To determine the clinical profile of hypoglycemia in newborn and to determine the prevalence of hypoglycemia among neonates admitted in NICU
European Journal of Molecular & Clinical Medicine,
2020, Volume 7, Issue 10, Pages 3738-3743
AbstractBackground: In high risk neonates’ incidence of hypoglycemia is up to 30%. There is limited evidence-based consensus regarding screening and management of neonates at risk of hypoglycaemia.
Aim: The aim of the present study determine the clinical profile of hypoglycemia in newborn.
Material and methods: This prospective observational study was done the Department of Paediatrics, Anugrah Narayan Magadh Medical College and Hospital, Gaya, Bihar, India, from January 2017 to December 2018. 100 Patients admitted in NICU with blood glucose less than 45 mg/dl were included in this study. In neonates with risk factors blood sugar was screened at 2, 6, 12, 24, 48 and 72 hours of life or whenever symptoms suggestive of hypoglycemia developed in any neonates and for critically sick neonates blood sugar was screened in every 6 hour in active phase of illness.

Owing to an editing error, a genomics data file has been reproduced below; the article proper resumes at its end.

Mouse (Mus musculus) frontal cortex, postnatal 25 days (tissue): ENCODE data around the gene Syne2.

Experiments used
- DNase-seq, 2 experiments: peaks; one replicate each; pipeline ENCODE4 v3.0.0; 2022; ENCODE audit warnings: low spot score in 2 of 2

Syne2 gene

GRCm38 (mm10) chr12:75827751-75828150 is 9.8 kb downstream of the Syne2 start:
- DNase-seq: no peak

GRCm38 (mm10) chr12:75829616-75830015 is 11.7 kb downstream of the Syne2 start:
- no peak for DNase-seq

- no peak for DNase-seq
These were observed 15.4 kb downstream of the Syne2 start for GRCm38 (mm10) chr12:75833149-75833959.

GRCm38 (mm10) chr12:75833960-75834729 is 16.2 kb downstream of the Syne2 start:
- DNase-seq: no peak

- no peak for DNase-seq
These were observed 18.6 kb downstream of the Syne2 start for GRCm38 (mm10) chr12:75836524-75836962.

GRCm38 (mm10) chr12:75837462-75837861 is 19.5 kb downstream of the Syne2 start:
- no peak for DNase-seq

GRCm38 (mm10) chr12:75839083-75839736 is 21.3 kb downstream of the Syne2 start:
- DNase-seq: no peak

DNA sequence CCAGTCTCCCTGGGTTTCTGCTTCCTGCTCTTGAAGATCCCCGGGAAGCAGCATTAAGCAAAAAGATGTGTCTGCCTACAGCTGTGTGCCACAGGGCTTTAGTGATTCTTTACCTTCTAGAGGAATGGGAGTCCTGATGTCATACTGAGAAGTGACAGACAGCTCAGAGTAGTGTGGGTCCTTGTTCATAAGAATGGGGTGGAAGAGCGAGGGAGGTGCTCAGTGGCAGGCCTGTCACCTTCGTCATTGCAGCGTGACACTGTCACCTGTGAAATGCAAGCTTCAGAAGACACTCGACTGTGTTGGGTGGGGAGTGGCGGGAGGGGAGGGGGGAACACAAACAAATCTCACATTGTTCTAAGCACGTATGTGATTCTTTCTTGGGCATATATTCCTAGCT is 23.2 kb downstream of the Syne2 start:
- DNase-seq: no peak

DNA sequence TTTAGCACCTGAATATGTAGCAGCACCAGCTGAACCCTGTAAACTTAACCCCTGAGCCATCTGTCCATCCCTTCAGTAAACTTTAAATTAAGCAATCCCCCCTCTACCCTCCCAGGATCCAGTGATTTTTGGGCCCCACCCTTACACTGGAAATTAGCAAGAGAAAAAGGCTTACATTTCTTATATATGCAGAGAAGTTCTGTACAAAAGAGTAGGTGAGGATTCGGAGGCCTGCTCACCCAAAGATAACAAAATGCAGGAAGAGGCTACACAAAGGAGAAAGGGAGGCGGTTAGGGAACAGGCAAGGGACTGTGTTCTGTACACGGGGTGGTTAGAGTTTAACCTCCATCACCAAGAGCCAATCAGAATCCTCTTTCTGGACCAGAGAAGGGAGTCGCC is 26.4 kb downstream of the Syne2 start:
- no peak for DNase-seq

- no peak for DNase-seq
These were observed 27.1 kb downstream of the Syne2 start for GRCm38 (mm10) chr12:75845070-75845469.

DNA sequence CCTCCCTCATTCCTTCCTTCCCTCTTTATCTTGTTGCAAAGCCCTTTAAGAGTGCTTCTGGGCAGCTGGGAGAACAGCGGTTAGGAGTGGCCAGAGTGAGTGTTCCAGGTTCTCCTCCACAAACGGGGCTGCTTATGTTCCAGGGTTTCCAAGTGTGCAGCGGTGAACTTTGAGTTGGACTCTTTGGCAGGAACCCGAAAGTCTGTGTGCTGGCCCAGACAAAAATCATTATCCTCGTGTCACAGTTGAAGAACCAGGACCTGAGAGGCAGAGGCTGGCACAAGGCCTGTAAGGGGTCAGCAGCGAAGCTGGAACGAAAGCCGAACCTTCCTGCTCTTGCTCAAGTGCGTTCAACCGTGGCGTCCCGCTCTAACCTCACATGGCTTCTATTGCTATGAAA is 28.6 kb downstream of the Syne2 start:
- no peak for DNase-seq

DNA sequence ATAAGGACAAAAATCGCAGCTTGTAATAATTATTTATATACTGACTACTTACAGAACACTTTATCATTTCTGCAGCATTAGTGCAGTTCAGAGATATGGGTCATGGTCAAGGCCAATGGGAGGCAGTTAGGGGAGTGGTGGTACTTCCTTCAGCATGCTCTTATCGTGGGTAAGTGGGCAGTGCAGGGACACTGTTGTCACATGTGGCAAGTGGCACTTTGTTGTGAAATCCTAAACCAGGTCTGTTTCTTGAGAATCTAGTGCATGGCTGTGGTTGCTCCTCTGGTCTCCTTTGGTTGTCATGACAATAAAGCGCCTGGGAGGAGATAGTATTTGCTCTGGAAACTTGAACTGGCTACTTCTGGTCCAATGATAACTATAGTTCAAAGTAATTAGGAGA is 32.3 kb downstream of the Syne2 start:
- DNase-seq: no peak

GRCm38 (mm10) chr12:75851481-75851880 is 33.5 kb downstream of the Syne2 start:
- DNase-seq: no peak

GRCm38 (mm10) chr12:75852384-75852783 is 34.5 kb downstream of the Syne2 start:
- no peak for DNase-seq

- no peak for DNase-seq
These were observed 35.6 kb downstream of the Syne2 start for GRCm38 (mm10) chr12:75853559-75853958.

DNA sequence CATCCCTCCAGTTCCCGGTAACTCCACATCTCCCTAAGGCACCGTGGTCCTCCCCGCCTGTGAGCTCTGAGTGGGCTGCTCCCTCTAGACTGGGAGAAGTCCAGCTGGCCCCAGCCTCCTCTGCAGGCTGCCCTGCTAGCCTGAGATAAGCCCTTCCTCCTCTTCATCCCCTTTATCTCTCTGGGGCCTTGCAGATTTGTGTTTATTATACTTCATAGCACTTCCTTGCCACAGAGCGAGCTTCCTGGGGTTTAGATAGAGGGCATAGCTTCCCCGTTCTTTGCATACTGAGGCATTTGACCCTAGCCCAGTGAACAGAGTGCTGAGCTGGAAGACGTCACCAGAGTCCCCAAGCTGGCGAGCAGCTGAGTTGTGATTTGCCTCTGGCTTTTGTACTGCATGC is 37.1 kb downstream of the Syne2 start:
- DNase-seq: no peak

Results: The prevalence of hypoglycemia was 100 (15.38%). Among the 100 neonates with hypoglycemia, 59 (59%) were males and 41 (41%) were females. Among the study population 85 (85%) of neonates had at least one risk factor (maternal/neonatal) and 15 cases (15%) had no risk factor. The maternal risk factors that were associated with hypoglycemia were 17% had GDM, 12% had PIH and 2% had PROM as maternal risk factors. 69% had no maternal risk factor. The neonatal risk factors associated with hypoglycemia were prematurity (27%), SGA (30%), LGA (6%), IDM (21%) and comorbidities (sepsis, birth asphyxia, polycythemia and shock) were present in 16% of the hypoglycemic neonates. Out of 100 children with hypoglycemia 63 (63%) were asymptomatic and 37 (37%) presented with symptoms. The common symptoms were poor feeding (70.27%), lethargy (18.92%), jitteriness (10.81%), irritability (5.40%), hypotonia (2.70%) and cyanosis (2.70%). 29% of neonates presented with hypoglycemia on day 1 of life, 26% of neonates on day 2, 22% on day 3 and 23% beyond 72 hours of life .
Conclusion: Blood glucose screening in neonates with this risk factor is mandatory as many of the neonates were asymptomatic. The importance of early initiation of breast feeding to prevent hypoglycemia should be emphasized.
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